"how you came to know all about this matter in the first place. How
came you to know what I never knew?"

"That is my story," said Mrs. Caxton. "We will let the table be cleared
first, my dear."

So it was done. But Eleanor left her work by her side to-night, and
looked into her aunt's face to listen.

"I never should have known about it, child, till you had, if you had
been here. You remember how you went away in a hurry. Who knows?
Perhaps, but for that, none of us would have been any wiser to-day on
the subject than we were then. It is very possible."

"How, ma'am?"

"You disappeared, you know, in one night, and were gone. When Mr. Rhys
came home, the next day or the same day, I saw that he was very much
disappointed. That roused my suspicions of him; they had been only
doubtful before. He is not a person to shew what he thinks, unless he

"So I knew; that made me surprised."

"I saw that he was very much disappointed, and looked very sober; but
he said hardly anything about it, and I was forced to be silent. Then
in a little while - a few weeks, I think - he received his appointment,
with the news that he must sail very soon. He had to leave Plassy then
in a very few days; for he wanted some time in London and elsewhere. I
saw there was something more than leaving Plassy, upon his mind; he was
graver than that could make him, I knew; and he was giving up something
more than England, I knew by is prayers.

"One night we were sitting here by the fire - it was a remarkably chill
evening and we had kindled a blaze in he chimney and shut the windows.
Mr. Rhys sat silent, watching the fire and keeping up the blaze; too
busy with his own thoughts to talk to me. I was taken with a spirit of
meddling which does not very often possess me; and asked him how much
longer he had to stay. He said how long, in so many words; they were
short, as pain makes words.

"'How comes it,' I asked, plunging into the matter, 'that you do not
take a wife with you? like everybody else.'

"He answered, in dry phrases, 'that it would be presumption in him to
suppose that anybody would go with him, if he were to ask.'

"I said quietly, I thought he was mistaken; that anybody who was worthy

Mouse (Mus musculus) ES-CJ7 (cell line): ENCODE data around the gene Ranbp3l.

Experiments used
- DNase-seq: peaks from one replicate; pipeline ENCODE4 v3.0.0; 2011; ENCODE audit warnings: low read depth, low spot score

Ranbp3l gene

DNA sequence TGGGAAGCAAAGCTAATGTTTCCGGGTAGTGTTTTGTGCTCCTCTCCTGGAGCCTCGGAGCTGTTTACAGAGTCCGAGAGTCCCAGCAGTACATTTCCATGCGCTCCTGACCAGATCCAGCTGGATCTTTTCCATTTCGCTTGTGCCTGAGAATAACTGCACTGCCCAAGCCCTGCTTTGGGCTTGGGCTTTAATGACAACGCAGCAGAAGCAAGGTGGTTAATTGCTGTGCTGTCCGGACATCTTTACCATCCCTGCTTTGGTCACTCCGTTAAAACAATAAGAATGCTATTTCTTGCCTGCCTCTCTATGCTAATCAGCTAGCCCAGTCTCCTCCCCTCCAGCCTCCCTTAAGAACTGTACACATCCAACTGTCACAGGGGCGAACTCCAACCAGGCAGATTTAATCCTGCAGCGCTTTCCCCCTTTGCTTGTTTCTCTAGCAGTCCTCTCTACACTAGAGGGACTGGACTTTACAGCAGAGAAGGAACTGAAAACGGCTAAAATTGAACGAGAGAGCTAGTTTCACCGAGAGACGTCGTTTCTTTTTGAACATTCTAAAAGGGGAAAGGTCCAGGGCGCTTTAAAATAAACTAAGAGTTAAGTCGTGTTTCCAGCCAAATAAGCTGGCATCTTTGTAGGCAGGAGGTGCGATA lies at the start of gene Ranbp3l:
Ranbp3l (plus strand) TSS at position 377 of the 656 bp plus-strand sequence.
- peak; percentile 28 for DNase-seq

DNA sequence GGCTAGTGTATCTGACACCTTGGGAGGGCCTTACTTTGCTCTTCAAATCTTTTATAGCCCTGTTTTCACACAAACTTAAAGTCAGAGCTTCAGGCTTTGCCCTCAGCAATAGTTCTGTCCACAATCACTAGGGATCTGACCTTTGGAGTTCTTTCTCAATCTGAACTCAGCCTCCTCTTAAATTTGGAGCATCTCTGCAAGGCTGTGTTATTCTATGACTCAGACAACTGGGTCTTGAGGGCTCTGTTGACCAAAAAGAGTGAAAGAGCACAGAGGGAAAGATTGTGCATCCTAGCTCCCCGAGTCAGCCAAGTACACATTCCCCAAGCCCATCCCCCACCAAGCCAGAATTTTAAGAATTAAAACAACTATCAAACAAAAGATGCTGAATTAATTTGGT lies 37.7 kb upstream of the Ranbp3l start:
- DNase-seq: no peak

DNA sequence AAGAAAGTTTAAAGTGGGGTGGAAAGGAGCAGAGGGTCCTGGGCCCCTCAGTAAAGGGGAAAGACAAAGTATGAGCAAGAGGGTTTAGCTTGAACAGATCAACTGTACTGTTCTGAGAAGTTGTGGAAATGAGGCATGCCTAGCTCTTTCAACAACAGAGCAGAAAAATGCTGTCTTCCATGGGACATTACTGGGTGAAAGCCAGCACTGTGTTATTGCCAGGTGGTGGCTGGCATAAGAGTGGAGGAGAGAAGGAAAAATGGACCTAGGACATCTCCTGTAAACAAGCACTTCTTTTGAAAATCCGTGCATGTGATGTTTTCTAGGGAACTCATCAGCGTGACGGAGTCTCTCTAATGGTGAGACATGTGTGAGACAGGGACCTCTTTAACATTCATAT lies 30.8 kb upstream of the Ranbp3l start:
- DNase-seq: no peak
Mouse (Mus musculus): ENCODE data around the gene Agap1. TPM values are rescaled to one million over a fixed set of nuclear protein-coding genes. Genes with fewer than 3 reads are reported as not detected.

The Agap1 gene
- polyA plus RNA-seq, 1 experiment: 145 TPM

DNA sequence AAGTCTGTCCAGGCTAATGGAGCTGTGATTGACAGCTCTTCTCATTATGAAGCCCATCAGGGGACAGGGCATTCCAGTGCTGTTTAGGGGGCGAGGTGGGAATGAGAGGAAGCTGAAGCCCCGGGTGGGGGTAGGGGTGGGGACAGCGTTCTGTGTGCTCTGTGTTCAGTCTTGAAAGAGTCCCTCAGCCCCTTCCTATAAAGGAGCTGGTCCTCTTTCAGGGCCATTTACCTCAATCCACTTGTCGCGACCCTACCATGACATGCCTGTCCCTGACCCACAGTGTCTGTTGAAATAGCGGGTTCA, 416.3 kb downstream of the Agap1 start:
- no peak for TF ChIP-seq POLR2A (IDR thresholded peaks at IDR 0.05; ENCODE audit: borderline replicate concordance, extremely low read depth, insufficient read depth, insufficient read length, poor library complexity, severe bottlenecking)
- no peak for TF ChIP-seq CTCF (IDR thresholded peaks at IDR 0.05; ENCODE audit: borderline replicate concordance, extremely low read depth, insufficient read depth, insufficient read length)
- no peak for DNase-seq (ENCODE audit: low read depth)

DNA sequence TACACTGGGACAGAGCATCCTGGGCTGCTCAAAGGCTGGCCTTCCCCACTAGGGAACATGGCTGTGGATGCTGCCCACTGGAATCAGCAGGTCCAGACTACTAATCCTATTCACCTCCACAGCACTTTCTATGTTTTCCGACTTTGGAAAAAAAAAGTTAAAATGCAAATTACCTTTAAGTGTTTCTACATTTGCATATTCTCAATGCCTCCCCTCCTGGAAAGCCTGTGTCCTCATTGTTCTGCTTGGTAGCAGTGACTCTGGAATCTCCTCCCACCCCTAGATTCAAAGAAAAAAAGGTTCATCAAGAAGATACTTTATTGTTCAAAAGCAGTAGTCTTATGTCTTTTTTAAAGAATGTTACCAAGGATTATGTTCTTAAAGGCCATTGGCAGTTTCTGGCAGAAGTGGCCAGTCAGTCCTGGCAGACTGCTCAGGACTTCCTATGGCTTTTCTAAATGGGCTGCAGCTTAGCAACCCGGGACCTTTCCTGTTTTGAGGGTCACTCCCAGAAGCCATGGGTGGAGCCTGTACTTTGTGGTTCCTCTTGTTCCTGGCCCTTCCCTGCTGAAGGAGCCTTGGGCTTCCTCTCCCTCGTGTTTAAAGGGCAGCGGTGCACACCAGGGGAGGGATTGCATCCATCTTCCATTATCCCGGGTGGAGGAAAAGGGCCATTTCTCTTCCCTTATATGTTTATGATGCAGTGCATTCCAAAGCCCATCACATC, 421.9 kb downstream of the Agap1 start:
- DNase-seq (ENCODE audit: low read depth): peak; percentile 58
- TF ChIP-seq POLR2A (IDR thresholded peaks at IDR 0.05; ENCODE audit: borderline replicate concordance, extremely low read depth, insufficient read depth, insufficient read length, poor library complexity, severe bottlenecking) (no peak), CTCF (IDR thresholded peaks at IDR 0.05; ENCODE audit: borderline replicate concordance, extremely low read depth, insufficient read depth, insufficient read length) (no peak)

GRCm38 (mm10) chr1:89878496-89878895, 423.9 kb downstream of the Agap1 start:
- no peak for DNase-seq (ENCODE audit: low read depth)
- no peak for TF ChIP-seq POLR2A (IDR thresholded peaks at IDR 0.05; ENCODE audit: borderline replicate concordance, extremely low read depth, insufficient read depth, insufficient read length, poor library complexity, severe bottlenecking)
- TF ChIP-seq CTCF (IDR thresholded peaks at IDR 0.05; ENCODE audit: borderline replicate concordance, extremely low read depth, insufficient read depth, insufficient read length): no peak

of him would go; and it could not be _presumption_ to ask anybody else.

"'You do not realize, Mrs. Caxton, how much it would be asking of any
one,' he said; 'you do not know what sacrifices it would call for.'

"'Love does not care for sacrifices,' I reminded him.

"'I have no right to suppose that anybody has such a degree of regard
for me,' he said.

"I can't tell what in his manner and words told me there was more
behind. They were a little short and dry; and his ordinary way of
speaking is short sometimes, but never with a sort of edge like this - a
hard edge. You know it is as frank and simple when he speaks short as
when his words come out in the gentlest way. It hurt me, for I saw that
something hurt him.

"I asked if there was not anybody in England good enough for him? He
said there were a great many too good.

"'Mr. Rhys,' said I, - I don't know what possessed me to be so bold, - 'I
hope you are not going to leave your heart behind with somebody, when
you go to Fiji?'

"He got up and walked once or twice through the room, went out and
presently came back again. I was afraid I had offended him, and I was a
good deal troubled; but I did not know what to say. He sat down again
and spoke first.

"'Mrs. Caxton,' said he, 'since you have probed the truth, I may as
well confess it. I am going to do the unwise thing you have mentioned.'

"'Who are you going to leave your heart with, Mr. Rhys?' I asked.

"'With the lady who has just left you.'


"'Yes,' he said.

"'Have you told her, Mr. Rhys?' I asked.

"He said no.

"'You are not going to do her the injustice to go and _not_ speak to

"'Why should I tell her?' he said.

"'There might be several answers given to that,' I said; 'but the best
one at present seems to be, why should you _not?_'

"'For several reasons,' he said. 'In the first place I do not know at
all whether Miss Powle has that degree of love to Christ that she would
be willing to forsake all her earthly prospects - home and friends - for
hard work in his service. In the second place, even if she have that, I
have not the slightest reason to believe that she - that she cares
enough for me to go with me at my asking.'

"'And do you mean to go in ignorance?' I said.

"'Yes - I must.'

"I waited a little, and then I told him I thought he was wrong.

"'Why?' he asked quickly.

"'People cannot see each other's hearts,' I said. 'Suppose that she
have the same secret feeling towards you that you have towards her. She
cannot speak; you will not; and so both would be unhappy for nothing.

"'I never saw the least thing like it,' he said.

"'I suppose she might say the same of you - might she not?'

"'Yes and with truth; for knowing the uncertainties - or rather the